The Australian National Union of Students (hereby referred to as ‘ANUS’) isn’t a particularly inspiring organisation, and students are less likely to know it than to care about it, but the UK variant is leaps ahead in distrust and distaste. Perhaps due to its considerable size – financially, organisationally, and its public persona – the UK NUS is under intense scrutiny, constantly; Labo(u)r dominance is met with attempted takeovers from the Trotskyists, abstentionism from the independent Left, mockery from the Tories, and general student apathy – much like ANUS.
But lo! a new contender arrives. Meet: the Inanimate Carbon Rod, resurrected from its brief stint on The Simpsons/in space, in order to forgive and salvage the UK NUS. The puppeteer – or perhaps, assistant – of #InRodWeTrust is Sam Gaus, Nominated Bearer, who spoke for the rod at the National Conference, speaking in gibberish (e.g. “clear value future people”, “positive serious fight back!”), progressive policy points (e.g. “to build the revolutionary army of students and workers, we need to divert our excellent training efforts to the production of death cyborgs”), and zen declarations from The Book of Proverbs (e.g. “The NUS needs to be going forwards not backwards. Upwards, not forwards. And always twirling. Twirling, twirling towards… improving the student experience through sharing best practice.”)
Beyond the dos, however, the Rod also “will not spend its time fighting for nothing but buzzwords … will not ignore policies you pass because you don’t like them … will not abandon the biggest wave of occupations in British history in order to pursue an exciting career in consultancy.” Right on.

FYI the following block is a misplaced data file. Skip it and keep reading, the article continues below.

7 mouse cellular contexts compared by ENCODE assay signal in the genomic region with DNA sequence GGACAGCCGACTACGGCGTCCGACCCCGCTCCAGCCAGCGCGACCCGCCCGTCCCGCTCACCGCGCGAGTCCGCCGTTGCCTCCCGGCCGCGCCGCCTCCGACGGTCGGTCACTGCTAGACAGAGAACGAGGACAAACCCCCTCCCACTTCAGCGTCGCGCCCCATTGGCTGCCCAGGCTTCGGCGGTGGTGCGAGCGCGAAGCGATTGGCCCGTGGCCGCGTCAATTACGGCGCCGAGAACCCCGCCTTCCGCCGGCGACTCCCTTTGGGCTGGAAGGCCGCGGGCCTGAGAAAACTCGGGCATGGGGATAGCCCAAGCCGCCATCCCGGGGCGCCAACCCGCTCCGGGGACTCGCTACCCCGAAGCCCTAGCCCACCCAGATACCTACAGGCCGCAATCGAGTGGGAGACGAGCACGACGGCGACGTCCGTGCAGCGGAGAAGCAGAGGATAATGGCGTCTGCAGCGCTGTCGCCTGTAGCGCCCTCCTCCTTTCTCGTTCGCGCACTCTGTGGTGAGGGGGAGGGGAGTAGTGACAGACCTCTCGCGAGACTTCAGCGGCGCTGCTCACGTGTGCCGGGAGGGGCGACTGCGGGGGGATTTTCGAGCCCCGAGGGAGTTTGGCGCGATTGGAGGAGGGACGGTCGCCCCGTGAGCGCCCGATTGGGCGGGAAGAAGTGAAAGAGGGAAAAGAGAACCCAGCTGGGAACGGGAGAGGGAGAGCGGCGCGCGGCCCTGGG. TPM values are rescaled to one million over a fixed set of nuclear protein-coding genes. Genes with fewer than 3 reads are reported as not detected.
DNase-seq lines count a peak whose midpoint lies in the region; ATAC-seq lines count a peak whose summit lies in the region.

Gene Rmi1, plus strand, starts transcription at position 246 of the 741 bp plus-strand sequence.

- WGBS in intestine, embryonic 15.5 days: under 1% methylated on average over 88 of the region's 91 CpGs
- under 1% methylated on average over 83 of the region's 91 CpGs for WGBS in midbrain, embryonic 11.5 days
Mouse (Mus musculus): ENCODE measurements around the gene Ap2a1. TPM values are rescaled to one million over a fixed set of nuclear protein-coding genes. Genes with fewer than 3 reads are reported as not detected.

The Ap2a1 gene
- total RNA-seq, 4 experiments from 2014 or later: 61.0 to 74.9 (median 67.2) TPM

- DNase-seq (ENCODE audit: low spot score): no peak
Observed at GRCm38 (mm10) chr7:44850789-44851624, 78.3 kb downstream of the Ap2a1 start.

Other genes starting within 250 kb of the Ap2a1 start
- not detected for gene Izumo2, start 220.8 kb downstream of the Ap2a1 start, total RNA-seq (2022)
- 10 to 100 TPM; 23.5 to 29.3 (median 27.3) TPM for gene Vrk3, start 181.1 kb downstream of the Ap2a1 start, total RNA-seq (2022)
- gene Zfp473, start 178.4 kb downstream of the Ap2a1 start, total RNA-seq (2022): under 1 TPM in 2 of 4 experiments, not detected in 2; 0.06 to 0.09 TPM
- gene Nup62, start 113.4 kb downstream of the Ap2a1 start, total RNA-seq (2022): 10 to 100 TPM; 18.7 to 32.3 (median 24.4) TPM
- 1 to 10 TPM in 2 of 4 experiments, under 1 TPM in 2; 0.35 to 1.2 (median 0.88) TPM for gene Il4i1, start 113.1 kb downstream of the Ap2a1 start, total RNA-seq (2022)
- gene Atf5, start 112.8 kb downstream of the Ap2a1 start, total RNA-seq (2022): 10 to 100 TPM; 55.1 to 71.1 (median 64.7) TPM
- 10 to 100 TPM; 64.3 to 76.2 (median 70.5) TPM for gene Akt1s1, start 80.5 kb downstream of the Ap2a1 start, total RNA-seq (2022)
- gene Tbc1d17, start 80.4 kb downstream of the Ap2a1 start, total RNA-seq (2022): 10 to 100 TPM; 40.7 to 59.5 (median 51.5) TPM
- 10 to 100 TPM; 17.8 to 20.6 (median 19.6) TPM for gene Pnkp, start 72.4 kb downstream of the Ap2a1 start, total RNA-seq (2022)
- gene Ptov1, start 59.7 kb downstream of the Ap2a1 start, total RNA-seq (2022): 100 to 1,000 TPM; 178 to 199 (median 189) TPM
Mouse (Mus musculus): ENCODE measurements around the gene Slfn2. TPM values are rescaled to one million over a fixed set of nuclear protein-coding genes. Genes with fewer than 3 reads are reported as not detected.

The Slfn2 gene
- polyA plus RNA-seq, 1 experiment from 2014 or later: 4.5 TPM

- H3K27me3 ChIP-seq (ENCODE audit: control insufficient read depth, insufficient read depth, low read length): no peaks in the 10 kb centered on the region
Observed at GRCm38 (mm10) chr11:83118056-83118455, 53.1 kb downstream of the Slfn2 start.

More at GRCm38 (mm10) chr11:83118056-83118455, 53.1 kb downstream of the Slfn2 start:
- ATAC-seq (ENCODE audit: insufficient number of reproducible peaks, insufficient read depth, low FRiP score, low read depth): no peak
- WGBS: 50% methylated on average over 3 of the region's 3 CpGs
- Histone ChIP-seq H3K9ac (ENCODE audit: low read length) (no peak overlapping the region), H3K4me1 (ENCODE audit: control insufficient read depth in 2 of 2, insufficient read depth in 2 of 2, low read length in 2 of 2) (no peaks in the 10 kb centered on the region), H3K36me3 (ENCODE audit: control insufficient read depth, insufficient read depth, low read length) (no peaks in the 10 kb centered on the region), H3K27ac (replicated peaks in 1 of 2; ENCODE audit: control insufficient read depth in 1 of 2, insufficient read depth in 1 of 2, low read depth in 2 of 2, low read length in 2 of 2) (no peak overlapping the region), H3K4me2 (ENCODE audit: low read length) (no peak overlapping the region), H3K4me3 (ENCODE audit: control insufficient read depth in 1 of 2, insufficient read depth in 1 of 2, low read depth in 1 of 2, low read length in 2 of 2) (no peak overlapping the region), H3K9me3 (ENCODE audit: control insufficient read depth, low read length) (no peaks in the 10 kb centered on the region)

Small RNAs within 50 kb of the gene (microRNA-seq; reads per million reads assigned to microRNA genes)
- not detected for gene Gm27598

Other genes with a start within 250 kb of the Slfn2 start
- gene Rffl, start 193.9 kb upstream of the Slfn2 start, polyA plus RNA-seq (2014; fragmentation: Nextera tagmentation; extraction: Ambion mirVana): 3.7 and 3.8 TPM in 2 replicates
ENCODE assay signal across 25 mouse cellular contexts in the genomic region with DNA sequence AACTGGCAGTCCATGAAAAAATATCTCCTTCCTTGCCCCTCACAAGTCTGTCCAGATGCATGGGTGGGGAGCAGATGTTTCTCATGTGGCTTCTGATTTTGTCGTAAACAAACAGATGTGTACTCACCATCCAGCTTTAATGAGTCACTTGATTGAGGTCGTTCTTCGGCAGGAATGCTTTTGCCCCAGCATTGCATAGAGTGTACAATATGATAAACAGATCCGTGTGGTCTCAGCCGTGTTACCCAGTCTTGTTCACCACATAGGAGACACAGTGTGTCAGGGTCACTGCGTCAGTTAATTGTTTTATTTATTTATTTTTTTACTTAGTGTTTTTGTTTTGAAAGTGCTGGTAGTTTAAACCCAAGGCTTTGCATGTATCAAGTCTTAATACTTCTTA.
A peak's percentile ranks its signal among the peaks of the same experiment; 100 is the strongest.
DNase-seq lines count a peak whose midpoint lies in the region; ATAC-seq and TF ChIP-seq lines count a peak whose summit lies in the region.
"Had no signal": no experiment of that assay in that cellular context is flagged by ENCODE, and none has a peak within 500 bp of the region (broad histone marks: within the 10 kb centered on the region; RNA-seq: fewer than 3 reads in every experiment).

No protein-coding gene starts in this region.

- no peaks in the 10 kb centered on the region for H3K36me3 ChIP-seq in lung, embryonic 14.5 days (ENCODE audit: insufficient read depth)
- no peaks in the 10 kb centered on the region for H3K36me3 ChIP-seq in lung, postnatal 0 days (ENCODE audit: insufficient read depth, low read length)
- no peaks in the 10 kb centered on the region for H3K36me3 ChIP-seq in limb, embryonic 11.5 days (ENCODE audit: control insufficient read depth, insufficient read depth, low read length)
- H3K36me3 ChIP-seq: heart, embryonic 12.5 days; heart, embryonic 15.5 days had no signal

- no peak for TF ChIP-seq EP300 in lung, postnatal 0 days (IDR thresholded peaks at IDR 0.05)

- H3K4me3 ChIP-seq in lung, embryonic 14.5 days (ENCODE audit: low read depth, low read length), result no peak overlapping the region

The ‘occupations’ the Rod refers to are those carried out by the National Campaign Against Fees and Cuts (NCAFC), an alternative education network formed by activists in the UK sick of the lobbying and corporate schtick of the UK NUS. The NUS acted at its most amicable in tenuous agreement with NCAFC, and at other times in hostility, often refusing to provide funds to support legal proceedings for activists, or speaking out against protests. All the while providing discounts on ASOS and managing a nightclub brand called ‘flirt!’
So, while the Rod eventually resigned from the race – perhaps to spread the revolution to Australia – it made a political point, that student activists should be involved with an activist movement, not with a bureaucracy they felt had failed them in action. This was echoed throughout the conference, by less inanimate candidates: from speakers who spoke out against the undemocratic nature of the organisation, to those who lambasted the NUS giving a platform to the rape apologist faction, Socialist Worker’s Party.
The Rod has left a manifesto behind (http://rod4nus.wordpress.com/) that, amongst calls for the Workers’ Bomb and quotes from Carl Carlson, stipulates, earnestly, that: “it has already done more than any National President in the last 3 years to challenge the agenda of the government … from not attacking student protesters; to not refusing to support the 2010 protests when students needed it most; to not telling the government that it was fine to cut bursaries…” It leaves behind a legacy that combines the appeal of humour with the sincerity of activism, in order to state that the student movement should not be mocked, but reclaimed, with a light heart.
Because, as the Rod states: “The Inanimate Carbon Rod is not a joke candidate. It is a serious candidate for what has become a joke position.”